In a special meeting Thursday, Oct. 26, attended by an overflow crowd of residents, the Loxahatchee Groves Town Council voted to conduct emergency grading and fill to roads that are in the most need of repair after being damaged during Hurricane Irma.
During public comment, several residents said the roads are in worse shape than they have ever been, with some potholes deep enough for cars to fall into them.
Mayor Dave Browning said the meeting had been called to give town management direction regarding grading services.
Town Manager Bill Underwood explained that the town had recently assumed additional work on roads conveyed by the Loxahatchee Groves Water Control District. Some were in disrepair before the storm.
“We need to be able to take care of that,” Underwood said. “Thus far, the town has only managed the roads for the last 27 days. The roads didn’t get the way they are in the last 27 days, maybe the last 10 years. At any rate… we’ve been handling crisis issues in the roads. What we want to do is have a contractor or multiple contractors that can provide grading services.”
Underwood noted that he had expressed to the council during various budget meetings that this was going to be a very difficult transition year taking on the additional roads.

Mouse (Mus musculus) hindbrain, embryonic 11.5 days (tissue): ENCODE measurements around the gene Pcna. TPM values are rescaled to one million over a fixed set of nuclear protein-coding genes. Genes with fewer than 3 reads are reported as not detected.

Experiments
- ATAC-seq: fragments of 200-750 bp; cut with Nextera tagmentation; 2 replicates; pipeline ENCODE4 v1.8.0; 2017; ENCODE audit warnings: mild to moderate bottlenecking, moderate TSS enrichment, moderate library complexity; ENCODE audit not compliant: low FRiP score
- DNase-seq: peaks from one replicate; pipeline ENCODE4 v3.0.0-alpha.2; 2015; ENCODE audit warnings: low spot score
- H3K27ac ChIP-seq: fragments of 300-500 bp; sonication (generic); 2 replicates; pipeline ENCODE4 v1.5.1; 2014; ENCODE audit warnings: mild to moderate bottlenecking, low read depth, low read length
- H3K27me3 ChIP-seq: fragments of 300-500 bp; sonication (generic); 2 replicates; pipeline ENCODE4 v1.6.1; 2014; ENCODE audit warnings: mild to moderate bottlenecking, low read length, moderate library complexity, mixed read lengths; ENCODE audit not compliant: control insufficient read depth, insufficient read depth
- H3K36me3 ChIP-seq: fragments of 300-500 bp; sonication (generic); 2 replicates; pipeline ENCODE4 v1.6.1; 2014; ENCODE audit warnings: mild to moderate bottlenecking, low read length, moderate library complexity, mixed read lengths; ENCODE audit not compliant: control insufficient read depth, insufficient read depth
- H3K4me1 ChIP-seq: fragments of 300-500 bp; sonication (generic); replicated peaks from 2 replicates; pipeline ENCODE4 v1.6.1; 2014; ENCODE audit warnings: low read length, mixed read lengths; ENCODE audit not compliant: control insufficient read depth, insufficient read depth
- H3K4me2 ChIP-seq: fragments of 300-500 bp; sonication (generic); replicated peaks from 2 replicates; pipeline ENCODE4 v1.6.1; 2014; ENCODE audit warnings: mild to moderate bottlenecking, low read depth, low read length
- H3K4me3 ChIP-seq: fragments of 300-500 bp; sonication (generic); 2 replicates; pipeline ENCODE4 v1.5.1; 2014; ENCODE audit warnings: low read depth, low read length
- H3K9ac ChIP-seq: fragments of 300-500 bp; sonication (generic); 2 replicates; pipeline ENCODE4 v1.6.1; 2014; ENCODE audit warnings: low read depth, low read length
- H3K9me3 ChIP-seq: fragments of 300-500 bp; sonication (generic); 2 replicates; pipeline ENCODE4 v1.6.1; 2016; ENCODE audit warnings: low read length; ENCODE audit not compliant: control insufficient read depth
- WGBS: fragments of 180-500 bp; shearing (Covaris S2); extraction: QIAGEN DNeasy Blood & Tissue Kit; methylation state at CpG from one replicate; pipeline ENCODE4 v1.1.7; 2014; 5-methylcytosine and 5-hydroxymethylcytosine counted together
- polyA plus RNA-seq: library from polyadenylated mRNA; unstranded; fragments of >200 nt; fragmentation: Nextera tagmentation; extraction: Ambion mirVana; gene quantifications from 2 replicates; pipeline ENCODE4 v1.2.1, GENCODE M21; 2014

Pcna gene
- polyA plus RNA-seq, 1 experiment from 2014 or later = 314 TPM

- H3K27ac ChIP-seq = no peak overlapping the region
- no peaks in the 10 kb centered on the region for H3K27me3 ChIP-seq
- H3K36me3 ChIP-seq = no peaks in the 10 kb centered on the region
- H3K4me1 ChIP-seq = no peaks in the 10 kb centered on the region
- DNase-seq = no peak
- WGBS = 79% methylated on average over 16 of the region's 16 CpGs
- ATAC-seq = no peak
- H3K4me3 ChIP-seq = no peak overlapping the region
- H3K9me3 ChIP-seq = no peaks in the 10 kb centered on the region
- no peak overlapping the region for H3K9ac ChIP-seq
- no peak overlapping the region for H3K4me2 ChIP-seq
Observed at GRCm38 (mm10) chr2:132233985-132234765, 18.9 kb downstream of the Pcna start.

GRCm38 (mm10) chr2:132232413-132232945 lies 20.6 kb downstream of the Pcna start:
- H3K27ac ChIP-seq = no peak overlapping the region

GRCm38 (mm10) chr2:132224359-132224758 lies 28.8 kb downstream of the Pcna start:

“We don’t have in place the monetary mechanism to get funding [for] what we need to do,” he said, explaining that the town receives about $400,000 a year in gas tax revenues and has never billed residents for road maintenance.
“It has come through the state, and that’s what we’ve done, so what we’re looking for direction on is, do we contract them?” he asked. “I think we need to find another vendor. We also need to find another funding mechanism… I have offered up to the council an opportunity to put into place a special assessment, which would provide funding. We have roughly $290,000 available for maintenance on the roads.”
Underwood explained that the town has a contract with Bergeron Land Development for maintenance of 23 miles of roads, but it now has about 42 miles of dirt roads.
“We have to accommodate all that in the roughly $290,000, and I’ve got about $70,000 in the reserve,” he said. “I think we need a lot more than that.”
Last year, the town spent about $600,000 to maintain the 23 miles of roads. “We don’t have $600,000 a year to do that,” Underwood said. “We need a funding mechanism, and it can be through ad valorem taxes; it can be through assessments. Otherwise, there is not the funding to manage the roads the way the citizens would like.”